Criminalizing social media users

Criminalizing social media users

Mehveş Evin
He was detained at the airport. His home was searched; his private belongings were gone through. Including actor Barış Atay, 14 people were interrogated on grounds that they were Redhack members.

However, the accusations were so funny; the prosecutor had to release all of them. For example, Barış Atay’s “crime” was that his voice resembled a member of Redhack.

At the interrogation, they were asked whether they had posted tweets “provoking people” during the Gezi demonstrations. Whatever that means, a tweet that provokes people? Are they going to bring back 301?

However, none of the investigations and cases opened in connection with the Gezi fit into the “terror crime” suit the state has tailored. Teachers, actors, students, academics, musicians, doctors, lawyers, journalists and even religious functionaries are subject to intimidation, relocation or frightening methods.

Gezi interrogations and court cases are extremely problematic with regard to the law and human rights. Somebody who barely uses the computer is being interrogated for “cybercrime” just because he or she supported the Gezi movement. In the southern city of Mersin, 54 people were taken to court because they played music during a demonstration! Music is considered a way to incite people…

On the other hand, the state is extremely reluctant in looking into the cases of those who were killed, maimed or whose lives were ruined. Those who have caused the death of Mehmet Ayvalıtaş are being tried without being detained. Ali İsmail Kormaz’s case has been moved to Kayseri for “security” reasons.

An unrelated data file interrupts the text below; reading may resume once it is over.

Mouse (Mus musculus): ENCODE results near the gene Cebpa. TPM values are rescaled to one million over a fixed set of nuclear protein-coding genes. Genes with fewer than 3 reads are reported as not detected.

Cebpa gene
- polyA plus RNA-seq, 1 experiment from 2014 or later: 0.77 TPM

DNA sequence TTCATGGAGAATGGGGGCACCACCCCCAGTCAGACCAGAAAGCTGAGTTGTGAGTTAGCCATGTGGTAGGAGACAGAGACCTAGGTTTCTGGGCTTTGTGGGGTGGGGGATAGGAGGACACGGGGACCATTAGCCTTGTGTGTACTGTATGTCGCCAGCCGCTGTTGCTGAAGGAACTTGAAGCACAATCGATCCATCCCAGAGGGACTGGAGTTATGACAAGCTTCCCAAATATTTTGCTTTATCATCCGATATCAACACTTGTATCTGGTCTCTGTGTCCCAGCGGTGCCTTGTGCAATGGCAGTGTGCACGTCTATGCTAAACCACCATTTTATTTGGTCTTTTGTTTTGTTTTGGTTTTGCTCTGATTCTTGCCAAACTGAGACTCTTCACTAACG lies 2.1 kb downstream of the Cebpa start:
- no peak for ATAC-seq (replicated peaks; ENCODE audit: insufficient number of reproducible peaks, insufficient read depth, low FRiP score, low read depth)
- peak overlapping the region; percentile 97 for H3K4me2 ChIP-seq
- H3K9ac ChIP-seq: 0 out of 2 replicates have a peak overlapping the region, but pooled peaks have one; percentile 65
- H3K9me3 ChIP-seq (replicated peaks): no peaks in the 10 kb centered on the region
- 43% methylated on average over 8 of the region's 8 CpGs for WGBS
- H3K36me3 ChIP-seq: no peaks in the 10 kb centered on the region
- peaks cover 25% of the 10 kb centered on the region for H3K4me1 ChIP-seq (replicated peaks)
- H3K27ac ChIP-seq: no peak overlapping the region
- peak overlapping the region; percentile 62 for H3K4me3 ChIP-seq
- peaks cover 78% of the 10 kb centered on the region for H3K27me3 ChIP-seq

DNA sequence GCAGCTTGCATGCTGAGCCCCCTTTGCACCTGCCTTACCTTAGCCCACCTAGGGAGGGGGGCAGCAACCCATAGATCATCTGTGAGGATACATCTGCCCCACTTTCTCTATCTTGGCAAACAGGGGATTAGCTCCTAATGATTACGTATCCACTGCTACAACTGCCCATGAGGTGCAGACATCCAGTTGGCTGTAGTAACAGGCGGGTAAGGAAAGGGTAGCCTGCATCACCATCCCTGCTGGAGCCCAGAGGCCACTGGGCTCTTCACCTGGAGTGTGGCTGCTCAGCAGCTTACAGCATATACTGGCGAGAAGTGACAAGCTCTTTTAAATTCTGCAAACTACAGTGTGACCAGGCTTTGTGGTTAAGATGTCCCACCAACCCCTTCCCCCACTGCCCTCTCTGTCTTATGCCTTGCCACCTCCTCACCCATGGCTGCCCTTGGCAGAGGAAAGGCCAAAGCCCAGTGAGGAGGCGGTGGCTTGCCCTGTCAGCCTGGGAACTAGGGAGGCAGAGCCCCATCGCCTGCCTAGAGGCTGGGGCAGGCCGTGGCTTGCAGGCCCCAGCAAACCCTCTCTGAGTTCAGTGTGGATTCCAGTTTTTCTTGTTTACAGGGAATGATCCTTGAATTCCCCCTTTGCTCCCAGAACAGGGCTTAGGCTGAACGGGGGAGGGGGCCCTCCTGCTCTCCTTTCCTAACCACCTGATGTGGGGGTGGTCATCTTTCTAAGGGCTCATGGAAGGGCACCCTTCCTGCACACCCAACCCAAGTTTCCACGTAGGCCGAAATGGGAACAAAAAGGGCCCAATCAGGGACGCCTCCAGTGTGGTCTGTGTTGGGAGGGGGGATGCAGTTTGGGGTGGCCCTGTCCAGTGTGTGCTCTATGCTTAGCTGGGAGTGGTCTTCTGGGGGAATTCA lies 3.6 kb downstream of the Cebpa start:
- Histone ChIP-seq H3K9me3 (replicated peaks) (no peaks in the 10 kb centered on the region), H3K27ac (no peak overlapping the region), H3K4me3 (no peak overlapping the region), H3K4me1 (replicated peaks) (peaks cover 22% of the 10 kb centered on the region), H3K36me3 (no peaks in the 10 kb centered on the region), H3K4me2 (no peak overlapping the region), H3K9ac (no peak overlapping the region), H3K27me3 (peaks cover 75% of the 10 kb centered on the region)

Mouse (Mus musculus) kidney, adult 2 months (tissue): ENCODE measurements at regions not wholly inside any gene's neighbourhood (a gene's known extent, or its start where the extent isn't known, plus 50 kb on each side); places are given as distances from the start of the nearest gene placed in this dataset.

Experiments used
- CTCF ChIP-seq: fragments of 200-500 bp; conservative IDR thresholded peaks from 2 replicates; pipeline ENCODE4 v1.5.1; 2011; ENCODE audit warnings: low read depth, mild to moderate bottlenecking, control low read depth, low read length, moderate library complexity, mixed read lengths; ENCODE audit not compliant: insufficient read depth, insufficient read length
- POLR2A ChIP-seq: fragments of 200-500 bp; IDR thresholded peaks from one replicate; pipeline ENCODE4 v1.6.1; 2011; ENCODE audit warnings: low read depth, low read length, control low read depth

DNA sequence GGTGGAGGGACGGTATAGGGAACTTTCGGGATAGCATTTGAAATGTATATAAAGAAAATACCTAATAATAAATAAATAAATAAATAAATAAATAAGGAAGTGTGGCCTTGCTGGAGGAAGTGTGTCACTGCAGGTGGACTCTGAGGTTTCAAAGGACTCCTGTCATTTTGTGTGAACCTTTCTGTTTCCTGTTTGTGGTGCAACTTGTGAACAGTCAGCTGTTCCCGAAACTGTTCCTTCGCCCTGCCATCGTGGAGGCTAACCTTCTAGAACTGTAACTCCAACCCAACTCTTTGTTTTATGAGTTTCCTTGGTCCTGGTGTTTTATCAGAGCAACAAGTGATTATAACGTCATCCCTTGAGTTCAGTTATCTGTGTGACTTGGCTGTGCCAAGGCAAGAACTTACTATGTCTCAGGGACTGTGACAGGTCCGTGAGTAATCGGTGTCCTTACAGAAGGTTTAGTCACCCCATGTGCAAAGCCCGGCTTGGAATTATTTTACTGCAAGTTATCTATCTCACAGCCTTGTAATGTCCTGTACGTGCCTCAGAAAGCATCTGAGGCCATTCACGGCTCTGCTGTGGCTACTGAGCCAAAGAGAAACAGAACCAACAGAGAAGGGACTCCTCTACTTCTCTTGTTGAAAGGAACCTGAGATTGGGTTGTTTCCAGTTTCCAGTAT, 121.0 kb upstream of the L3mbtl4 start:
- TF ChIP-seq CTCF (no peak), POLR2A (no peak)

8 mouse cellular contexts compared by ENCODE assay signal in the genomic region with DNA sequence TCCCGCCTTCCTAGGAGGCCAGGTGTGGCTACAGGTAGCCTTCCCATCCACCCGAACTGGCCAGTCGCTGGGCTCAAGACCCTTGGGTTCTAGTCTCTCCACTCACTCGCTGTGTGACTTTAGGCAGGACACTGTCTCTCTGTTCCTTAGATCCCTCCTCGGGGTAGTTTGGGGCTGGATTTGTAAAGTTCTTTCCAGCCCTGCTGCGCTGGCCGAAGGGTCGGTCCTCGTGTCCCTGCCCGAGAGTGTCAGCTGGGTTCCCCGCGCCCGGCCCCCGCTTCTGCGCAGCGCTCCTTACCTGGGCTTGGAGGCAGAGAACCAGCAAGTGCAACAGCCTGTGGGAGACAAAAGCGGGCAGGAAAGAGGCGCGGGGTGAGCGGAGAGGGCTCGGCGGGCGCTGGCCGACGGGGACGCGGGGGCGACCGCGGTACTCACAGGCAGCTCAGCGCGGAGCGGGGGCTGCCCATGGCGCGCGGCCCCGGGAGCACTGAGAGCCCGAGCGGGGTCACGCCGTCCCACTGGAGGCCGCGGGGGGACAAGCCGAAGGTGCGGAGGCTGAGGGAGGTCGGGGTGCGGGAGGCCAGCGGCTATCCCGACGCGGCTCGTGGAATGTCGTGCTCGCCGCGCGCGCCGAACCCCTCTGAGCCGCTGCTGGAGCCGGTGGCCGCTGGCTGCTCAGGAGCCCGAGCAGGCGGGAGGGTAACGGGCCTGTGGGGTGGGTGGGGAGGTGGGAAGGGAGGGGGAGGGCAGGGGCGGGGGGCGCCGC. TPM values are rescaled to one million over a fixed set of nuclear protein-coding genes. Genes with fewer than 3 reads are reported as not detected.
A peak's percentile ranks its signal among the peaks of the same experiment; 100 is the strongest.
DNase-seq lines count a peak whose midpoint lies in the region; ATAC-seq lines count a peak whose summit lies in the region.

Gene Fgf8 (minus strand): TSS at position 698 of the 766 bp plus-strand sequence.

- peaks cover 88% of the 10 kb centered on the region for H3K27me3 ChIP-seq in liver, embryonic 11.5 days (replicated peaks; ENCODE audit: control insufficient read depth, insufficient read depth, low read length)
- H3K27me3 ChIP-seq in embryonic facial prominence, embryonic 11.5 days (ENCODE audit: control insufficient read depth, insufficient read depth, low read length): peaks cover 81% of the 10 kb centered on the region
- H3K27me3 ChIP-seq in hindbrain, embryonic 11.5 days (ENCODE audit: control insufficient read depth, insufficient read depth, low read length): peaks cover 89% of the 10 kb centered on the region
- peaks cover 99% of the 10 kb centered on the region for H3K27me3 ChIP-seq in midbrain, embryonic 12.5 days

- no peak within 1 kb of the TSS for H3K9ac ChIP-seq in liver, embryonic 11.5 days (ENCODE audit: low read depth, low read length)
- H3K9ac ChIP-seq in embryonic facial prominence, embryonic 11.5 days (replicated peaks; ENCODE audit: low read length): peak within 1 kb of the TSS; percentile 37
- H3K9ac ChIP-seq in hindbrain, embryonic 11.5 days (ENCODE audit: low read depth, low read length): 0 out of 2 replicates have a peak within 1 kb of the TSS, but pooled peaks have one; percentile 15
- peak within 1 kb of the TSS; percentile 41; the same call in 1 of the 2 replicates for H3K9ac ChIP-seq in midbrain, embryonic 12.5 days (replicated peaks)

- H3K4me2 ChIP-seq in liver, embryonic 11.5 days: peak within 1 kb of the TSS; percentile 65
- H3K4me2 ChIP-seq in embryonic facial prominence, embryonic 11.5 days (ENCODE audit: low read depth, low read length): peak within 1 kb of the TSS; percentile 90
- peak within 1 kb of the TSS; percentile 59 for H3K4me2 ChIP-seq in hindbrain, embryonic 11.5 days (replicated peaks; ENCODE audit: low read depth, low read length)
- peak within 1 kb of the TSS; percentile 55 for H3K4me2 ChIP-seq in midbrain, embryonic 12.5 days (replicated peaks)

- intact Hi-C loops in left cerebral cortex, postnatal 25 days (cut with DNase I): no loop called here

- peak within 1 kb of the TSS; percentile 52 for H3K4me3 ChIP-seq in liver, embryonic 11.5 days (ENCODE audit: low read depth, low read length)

Well, does the media cover all of these cases as much as they deserve?

When Barış Atay was released, he drew attention to the responsibility of the media in people being made targets and detained without citing any evidence, “These are happening because you have not reported anything on Hopa, Roboski, ODTÜ, Reyhanlı, Armutlu, Gülsuyu, Gazi and Gezi.”

The issue is not limited to not reporting… It is also the journalist’s responsibility, if the story is distorted, if the story is “killed” through little coverage or being reported correctly or partially correct…
No country where freedoms of the press and expression have become chronic issues is able to pass the test for democracy.

Especially when you think of the extremely cowardly and biased reporting from TV channels… When you come to notice the “cleansing” operation in the media after Gezi became especially apparent… If the way to get the fastest and the most correct news is shifting to social media… If people are saying, “I no longer watch television and read the papers”… If they have walked to the entrances of media outlets to protest…

Isn’t it time to stop and think?

Just like how the Feb. 28 media is being dragged through the mud now… Indeed the time will come and the media that did not report on or distorted the environment, which caused 3.6 million people (according to the Security Department’s Gezi analysis, reported by the daily Milliyet) to take to the streets, its reasons and the witch hunt being conducted will also be called to account.

Fortunately, the right of the citizen to information is no longer in the hands of journalists anymore! Thanks to the freedom of the internet and the diversity of social media, there is a brand new world before us.

This is exactly the government’s fear and is why it is trying to criminalize social media users, attempting to categorize them under “cybercrimes” and hire its own cyber teams.

*Mehveş Evin is a columnist for daily Milliyet in which this piece was published on Nov 27. It was translated into English by the Daily News staff.